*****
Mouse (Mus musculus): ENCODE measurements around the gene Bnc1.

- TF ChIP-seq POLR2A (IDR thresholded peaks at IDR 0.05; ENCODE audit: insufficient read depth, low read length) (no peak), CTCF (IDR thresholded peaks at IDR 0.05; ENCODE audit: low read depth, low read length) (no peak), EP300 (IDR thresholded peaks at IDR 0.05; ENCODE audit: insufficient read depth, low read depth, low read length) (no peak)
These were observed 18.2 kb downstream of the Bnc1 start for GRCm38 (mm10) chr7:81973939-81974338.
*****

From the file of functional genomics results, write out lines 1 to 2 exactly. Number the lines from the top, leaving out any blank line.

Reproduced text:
Mouse (Mus musculus): ENCODE measurements around the gene Bnc1.

- TF ChIP-seq POLR2A (IDR thresholded peaks at IDR 0.05; ENCODE audit: insufficient read depth, low read length) (no peak), CTCF (IDR thresholded peaks at IDR 0.05; ENCODE audit: low read depth, low read length) (no peak), EP300 (IDR thresholded peaks at IDR 0.05; ENCODE audit: insufficient read depth, low read depth, low read length) (no peak)